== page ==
This article was originally published on June 18, 2012 and expired on June 25, 2012. It is provided here for archival purposes and may contain dated information.
Cabbage, lettuce, and turnips currently are hosting infestations of pale green worms. Individual larva has a white stripe on either side of the body. The larvae, which crawl along raising their mid-sections, are commonly referred to as inch worms. They are about an inch long, but the name accepted in university circles is the cabbage looper.
Cabbage loopers are the larvae of a brown moth that lays its eggs under the cover of night. The eggs are pale green and are usually laid on the upper surface of the leaf. A similar pest of cabbage, the imported cabbage worm, differs from the looper. The adult moth is white instead of brown, sets its eggs during the day instead of the night, lays yellow eggs instead of pale green eggs, and deposits those eggs on the underside of the leaf instead of the upper surface. Both can seriously damage cabbage and some other vegetables by chewing large odd-shaped holes in the leaves. They also contaminate leaf material with small green or brown fecal pellets. Multiple generations occur each season making the looper and its comrade a full season insect pest. Loopers do not overwinter in the state.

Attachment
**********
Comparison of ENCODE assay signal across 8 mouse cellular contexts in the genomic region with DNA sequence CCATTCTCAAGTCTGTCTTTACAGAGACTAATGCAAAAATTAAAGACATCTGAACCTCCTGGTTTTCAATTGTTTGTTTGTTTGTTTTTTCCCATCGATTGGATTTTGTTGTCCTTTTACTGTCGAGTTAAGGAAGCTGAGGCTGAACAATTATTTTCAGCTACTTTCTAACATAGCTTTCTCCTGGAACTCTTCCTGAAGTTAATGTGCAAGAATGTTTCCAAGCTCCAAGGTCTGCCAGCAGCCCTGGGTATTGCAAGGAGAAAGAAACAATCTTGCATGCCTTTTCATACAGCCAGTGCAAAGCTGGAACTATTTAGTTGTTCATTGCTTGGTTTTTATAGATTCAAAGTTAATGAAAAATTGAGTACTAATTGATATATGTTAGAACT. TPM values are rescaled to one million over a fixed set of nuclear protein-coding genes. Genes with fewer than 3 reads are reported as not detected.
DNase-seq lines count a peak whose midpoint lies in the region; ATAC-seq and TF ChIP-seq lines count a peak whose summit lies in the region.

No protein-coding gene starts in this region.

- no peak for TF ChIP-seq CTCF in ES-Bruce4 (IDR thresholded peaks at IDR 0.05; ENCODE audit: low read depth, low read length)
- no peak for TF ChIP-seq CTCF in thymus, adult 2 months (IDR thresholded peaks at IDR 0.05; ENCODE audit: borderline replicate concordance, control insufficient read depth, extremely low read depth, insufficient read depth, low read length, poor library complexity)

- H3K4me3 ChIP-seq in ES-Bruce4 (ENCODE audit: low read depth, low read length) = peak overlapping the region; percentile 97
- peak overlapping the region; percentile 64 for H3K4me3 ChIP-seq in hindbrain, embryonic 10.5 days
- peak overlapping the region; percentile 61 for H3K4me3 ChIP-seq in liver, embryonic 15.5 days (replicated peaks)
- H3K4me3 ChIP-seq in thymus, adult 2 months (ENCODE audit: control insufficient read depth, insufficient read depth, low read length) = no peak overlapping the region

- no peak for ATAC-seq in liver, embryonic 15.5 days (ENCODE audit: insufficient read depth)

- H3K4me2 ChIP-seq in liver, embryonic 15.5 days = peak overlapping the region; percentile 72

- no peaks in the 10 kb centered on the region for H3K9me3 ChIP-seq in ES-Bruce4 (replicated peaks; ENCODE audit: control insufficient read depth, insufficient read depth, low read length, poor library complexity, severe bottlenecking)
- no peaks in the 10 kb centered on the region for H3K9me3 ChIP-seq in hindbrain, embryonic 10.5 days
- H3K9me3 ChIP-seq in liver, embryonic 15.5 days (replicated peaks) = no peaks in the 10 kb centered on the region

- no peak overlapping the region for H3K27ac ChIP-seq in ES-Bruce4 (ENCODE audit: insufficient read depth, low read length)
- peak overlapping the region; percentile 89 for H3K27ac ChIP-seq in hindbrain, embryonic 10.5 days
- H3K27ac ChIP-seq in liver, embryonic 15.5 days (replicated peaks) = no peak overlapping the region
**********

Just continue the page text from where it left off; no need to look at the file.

Loopers are often naturally controlled by various parasite predators. The homeowner should, therefore, use a pesticide that eliminates only the looper and not beneficial organisms. The perfect tool for this pest is the biological pesticide Bt kurstaki. Bt kurstaki, Bacillus thuringiensis kurstaki, is a bacteria that infects only moth larvae and causes the moth larvae's stomach to basically hemorrhage or ulcer the pest to death. Since this version of Bt is specific to moth larvae and not to other types of insects, such as beetles, wasps, etc., it can be used without having an effect upon the moth's natural predators. Additionally, the bacteria only affect moth larvae and not humans, so its use in the garden is very safe. Gardeners should time applications at one to two week intervals and should begin either when the larvae are very small or when the white, imported cabbage worm moths are observed clustering on vegetables in the garden. As with any pesticide, even this relatively safe one, the gardener should always read and follow label directions before buying, mixing, using, storing, or disposing of a pesticide or pesticide container.
Pull date: June 25, 2012